## In a commutative unital ring, if a nontrivial prime ideal contains no zero divisors, then the ring is an integral domain

Let $R$ be a commutative ring with $1 \neq 0$. Prove that if $P \subseteq R$ is a prime ideal containing no zero divisors (in $R$), then $R$ is an integral domain.

Let $a,b \in R$ such that $ab = 0$. Since $P$ is a prime ideal and $ab \in P$, without loss of generality $a \in P$. If $a \neq 0$, then since $P$ contains no zero divisors in $R$, $b = 0$.

• ai  On July 3, 2011 at 11:23 am

How do we know that R has a prime ideal P to begin with? I have a longer proof that doesn’t assume R has a prime ideal, but this proof is nicer, assuming of course that we can always assume an arbitrary, commutative ring with a 1 has prime ideals.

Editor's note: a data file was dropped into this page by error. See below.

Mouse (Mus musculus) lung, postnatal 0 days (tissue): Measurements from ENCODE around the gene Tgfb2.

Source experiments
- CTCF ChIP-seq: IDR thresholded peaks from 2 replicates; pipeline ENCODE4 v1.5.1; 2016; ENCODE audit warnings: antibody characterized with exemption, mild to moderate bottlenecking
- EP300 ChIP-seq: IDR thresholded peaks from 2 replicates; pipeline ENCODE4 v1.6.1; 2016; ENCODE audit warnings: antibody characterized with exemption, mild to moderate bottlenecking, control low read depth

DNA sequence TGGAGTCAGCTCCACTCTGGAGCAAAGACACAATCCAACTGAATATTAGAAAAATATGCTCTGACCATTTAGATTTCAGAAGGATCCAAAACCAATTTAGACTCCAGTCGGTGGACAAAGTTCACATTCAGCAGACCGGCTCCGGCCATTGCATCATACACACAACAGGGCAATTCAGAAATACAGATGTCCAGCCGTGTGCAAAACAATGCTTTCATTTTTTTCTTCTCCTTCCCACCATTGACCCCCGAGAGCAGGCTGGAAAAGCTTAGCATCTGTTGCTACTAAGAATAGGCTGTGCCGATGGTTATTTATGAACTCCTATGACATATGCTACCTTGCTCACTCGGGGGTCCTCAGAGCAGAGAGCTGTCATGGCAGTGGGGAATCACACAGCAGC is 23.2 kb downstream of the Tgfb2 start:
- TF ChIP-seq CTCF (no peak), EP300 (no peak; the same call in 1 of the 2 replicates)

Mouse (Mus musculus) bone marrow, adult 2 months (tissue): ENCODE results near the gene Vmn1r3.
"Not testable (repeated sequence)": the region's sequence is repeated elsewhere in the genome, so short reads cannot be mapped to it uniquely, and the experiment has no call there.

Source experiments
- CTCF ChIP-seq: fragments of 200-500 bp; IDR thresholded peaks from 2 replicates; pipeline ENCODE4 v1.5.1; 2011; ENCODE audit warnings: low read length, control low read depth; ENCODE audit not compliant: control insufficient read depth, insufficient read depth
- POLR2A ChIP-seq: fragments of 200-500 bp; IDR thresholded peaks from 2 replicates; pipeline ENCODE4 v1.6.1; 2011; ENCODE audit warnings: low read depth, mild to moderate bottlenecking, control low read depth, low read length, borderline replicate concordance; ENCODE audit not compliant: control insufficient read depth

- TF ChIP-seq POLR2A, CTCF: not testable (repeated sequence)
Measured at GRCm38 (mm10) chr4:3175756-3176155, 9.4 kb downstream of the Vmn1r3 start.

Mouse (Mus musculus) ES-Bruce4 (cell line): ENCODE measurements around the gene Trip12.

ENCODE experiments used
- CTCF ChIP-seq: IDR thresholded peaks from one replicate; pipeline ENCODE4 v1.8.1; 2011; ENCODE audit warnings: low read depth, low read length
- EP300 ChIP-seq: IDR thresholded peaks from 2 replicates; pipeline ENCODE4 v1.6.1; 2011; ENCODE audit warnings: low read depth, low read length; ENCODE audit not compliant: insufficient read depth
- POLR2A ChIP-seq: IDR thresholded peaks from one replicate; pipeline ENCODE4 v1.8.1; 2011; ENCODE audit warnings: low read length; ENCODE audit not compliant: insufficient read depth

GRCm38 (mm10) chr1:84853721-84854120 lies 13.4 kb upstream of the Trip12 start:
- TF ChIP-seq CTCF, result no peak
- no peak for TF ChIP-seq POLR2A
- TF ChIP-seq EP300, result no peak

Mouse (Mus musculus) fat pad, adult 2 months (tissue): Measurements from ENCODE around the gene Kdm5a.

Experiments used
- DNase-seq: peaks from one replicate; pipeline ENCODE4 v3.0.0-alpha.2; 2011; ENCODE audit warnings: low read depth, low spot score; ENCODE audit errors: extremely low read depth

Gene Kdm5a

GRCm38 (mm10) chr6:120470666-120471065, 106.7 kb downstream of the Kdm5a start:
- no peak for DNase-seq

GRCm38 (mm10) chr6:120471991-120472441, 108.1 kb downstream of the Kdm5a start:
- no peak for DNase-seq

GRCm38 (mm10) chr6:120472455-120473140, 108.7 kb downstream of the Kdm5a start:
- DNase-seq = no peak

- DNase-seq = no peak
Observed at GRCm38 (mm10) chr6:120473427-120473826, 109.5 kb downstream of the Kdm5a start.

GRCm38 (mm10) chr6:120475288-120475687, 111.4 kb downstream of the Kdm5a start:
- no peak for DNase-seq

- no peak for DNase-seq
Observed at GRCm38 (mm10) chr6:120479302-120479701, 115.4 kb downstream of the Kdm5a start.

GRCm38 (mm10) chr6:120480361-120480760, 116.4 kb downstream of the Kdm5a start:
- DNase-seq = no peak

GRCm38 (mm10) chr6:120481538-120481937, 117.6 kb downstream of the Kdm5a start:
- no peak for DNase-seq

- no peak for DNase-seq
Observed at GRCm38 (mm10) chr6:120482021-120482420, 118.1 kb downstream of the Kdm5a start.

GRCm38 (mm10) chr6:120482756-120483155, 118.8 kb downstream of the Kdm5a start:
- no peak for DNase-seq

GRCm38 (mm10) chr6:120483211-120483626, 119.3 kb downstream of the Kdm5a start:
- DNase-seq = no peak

Thanks.

• ai  On July 3, 2011 at 11:26 am

How do we know that R has a prime ideal P to begin with? I have a longer proof that doesn’t assume R has a prime ideal, but this proof is nicer, assuming of course that we can always assume an arbitrary, commutative ring with a 1 has prime ideals.
Thanks.

Oh, never mind, I got it:

If R has a 1, then every proper ideal is contained in a maximal ideal, and if R also commutative, then every maximal ideal is a prime ideal.